How did this year's Kentucky Derby horses get their names? Find out here

lblackford@herald-leader.comMay 4, 2012 

preDerby

Derby 138 hopeful Dullahan with Faustino Aguilera galloped during morning workouts,Wednesday, May 02, 2012 at Churchill Downs in Louisville. Photo by Jonathan Palmer

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  • Naming guidelines

    For a name to be accepted by the Jockey Club, owners must abide by 15 rules, which include:

    It can't be longer than 18 characters.

    It can't duplicate names currently active in either racing or breeding. There's a 10-year block on any name duplication.

    It can't be exactly named after a famous person.

    It can't be obscene or of vulgar use or appear to be designed to harass or humiliate.

    If an owner can't come up with a name, the Jockey Club has an emergency list of names from which an owner can choose.

    If an owner likes a name but isn't set on giving it to a specific horse, the owner can pay $75 to reserve the name for one year.

    Once an owner has picked a name, he or she can register, naming that horse for life.

    The naming process can be completed in 24 hours.

    Names go through a phonetic system and are reviewed by the staff at the Jockey Club to check for any mistakes in the name.

In Irish legend, dullahans were a kind of Celtic Grim Reaper, roaming the countryside on black horses, holding their heads under their left arms while brandishing swords made from human spines. When they came to your door, your time was up.

"But the exciting part about the legend is that when they rode, neither lock nor gate could keep them from their goal," said Jerry Crawford of Donegal Racing, which owns Derby entry Dullahan. "We think the legend speaks of a good trip for Kent Desormeaux, and Dullahan on their trip to the finish line."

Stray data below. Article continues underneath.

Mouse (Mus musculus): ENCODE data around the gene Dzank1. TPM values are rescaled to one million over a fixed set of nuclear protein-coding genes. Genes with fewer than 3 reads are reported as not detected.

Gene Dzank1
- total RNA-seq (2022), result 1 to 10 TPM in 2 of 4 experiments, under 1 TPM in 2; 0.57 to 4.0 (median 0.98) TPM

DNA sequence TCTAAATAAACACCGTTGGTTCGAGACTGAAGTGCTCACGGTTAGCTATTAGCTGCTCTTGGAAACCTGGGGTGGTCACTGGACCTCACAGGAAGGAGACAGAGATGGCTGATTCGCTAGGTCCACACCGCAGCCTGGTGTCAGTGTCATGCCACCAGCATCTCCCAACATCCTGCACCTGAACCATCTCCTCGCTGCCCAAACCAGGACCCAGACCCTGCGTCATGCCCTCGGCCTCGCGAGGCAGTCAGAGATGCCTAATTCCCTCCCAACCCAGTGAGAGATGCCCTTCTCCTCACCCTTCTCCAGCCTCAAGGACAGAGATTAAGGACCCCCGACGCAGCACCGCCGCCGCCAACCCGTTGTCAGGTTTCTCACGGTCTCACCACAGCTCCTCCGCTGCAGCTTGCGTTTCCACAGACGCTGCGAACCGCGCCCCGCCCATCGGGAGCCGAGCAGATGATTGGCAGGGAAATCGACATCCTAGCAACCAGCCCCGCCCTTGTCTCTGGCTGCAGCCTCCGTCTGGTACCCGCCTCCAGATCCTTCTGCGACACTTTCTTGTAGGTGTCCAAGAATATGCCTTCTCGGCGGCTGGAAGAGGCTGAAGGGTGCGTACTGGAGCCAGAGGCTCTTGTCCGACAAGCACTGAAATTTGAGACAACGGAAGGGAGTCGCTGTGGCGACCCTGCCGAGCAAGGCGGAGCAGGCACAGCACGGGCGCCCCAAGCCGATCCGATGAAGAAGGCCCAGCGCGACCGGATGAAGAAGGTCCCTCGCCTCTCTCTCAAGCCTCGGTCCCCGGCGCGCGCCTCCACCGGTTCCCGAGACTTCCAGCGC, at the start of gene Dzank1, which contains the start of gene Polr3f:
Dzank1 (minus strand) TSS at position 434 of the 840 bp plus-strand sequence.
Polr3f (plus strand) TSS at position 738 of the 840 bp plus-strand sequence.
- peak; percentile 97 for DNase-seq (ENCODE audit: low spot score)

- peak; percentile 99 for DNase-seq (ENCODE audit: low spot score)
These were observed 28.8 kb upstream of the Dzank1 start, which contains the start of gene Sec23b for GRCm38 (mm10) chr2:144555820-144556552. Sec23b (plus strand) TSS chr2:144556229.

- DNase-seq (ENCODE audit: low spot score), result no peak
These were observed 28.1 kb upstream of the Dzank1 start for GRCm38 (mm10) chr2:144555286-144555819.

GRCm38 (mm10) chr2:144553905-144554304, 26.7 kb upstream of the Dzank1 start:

Thus speaks the power of a name, at least to the people who have the difficult task of choosing the perfect one for their racehorses. It's harder than it looks, not least because of the stern rules of the Jockey Club: No repeats of currently registered Thoroughbreds, no naming after living people, nothing too bawdy or suggestive. You're naming for posterity, especially if you have a horse in the Kentucky Derby.

Naming racehorses has gotten a little easier now that the Jockey Club puts out a list of horses' names that have been released, says David Fiske, manager of Winchell Thoroughbreds, based at Corinthia Farm in Lexington. "The trick is trying to find something new and fresh that hasn't been used before," Fisk said.

With Sabercat, Ron Winchell wanted to find a name that used Cat in it because of his runner, Sabercat's sire, Bluegrass Cat, and his even more famous forebear, Storm Cat.

"He wanted something that was ominous or threatening," Fiske said. "There are a lot of sports teams named Sabercats, I think that was in the back of his mind."

John Oxley, the owner of Prospective, saw the horse at the Saratoga sale and loved him partly for his good looks and partly for his brilliant pedigree, which featured Mr. Prospector and Seattle Slew. "I thought, 'He's very prospective for the Kentucky Derby,'" Oxley said. "I didn't expect it to be available, but you never know until you try."

That was true for Alpha, the horse owned by Sheikh Mohammed Bin Rashid Al Maktoum's Godolphin racing operation. Jimmy Bell, who heads up the Sheikh's breeding operation, Darley, here in Lexington, said the name just seemed good and happened to be available.